Returning Adult student an inspiration

·3 min read

He took inspiration—as he waited at the bus stop, with toes freezing on dark winter mornings—from the words of his mother.

"She was always commending me, (telling me to) keep going, keep doing what you're doing, I'm very proud of you."

The graduation of his younger brother, Robin, was his inspiration to return to school in September 2020, and he became an inspiration for his teenage cousin, Elizabeth, who he says was "enthralled" with his accomplishment as she worked towards her own graduation day.

He is 40-year-old Chris Johnston, and he glows with pride as he shares his story of inspiration and hard work and perseverance and frozen toes on the road to his Grade 12 graduation from Manitoba Institute of Trades & Technology (MITT) Adult Education Centres this past summer. And he glows even brighter as he recalls the simple trappings of graduation day.

"It was awesome. I was so tickled pink that I was able to wear one of those gowns and the hat, and I get to keep the hat, and they gave me the diploma (and) my transcripts," says Johnston, who attended MITT's West Broadway campus on Furby Street.

Laura-Lynne Hildebrand, MITT career development services officer, says when adults like Johnston return to school it can be a big inspiration to others—including young people who are still in school.

"For parents, if students who are in school and their parents don't have Grade 12, when their parents do engage in adult education it increases retention for the kids as well," says Hildebrand, citing a 2022 Canadian Centre for Policy Alternatives report Adult Education in Manitoba: Unearth this Buried Treasure authored by Jim Silver.

The report concludes adult education is "abysmally underfunded" in the province, while at the same time there is a huge need for it with recent counts showing close to 200,000 people having literacy levels "not sufficient to enable them to participate fully in society."

The report also argues that adult education has a key role to play in reconciliation, citing Truth and Reconciliation Commission chair Murray Sinclair who said "education got us into this mess, and education will get us out of it."

"I really believe that as well, because I see it every day in the students I work with," says Hildebrand.

She says MITT sees students of all ages in their programs, which are categorized into post-secondary (diploma and certificate), international and high school.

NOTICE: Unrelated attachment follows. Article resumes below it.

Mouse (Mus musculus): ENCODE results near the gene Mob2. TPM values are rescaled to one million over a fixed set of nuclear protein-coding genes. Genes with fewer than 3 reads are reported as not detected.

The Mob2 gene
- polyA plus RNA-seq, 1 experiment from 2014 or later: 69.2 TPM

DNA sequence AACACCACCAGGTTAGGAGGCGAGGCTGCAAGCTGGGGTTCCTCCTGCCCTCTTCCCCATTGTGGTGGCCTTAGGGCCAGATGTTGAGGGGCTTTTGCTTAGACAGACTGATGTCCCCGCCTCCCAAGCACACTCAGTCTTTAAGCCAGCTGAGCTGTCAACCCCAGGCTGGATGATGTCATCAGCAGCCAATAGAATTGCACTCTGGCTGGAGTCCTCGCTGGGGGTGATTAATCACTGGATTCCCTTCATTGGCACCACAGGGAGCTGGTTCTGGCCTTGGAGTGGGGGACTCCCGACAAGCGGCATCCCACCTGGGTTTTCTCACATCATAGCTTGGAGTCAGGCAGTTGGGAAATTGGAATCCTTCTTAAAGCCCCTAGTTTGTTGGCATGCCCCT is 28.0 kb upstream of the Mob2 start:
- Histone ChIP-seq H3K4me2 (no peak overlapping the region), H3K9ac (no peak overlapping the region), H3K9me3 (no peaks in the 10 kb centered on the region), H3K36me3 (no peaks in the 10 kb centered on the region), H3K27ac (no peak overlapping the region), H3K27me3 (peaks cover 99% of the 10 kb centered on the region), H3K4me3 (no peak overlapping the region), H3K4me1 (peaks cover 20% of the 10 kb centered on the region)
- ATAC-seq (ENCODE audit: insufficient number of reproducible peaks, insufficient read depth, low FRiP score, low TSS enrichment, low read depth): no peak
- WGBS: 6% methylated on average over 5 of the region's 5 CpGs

"It's never too late, right? And it's so much fun to work with adults."

Hildebrand says MITT has eight campus locations--seven in Winnipeg and one in Portage La Prairie. High school courses are free (well, $20 per semester) for Canadian citizens and permanent residents older than 19. Students who have already graduated and need to upgrade for post-secondary can take up to 4 more high school courses for free.

Typically MITT sees more than 800 students in a year, but last year that was down to 450.

"We definitely have lots of seats available," says Hildebrand, adding that registration is open until September 12.

She wants to get the word out and put more bums in their classroom seats, she says, where they will receive quality instruction.

"We do have really fantastic instructors—I hear that from the students every day, that they're just so appreciative of the quality of instruction at our adult learning centres."

Johnston, who says his plans include post-secondary education towards a career in film production, says he appreciated the extra help he got from his instructors, especially in math, to help get him over the finish line.. He says his accomplishment is "still sinking in."

"It just hit me when I graduated, I was like, wow, you know, anybody can do it if I can do it...yes, that there are obstacles and there are things that can stand in your way, but as long as you persevere and keep determined to your goal you will succeed."

To read up on MITT's educational offerings go to

Sean Ledwich, Local Journalism Initiative Reporter, The Leaf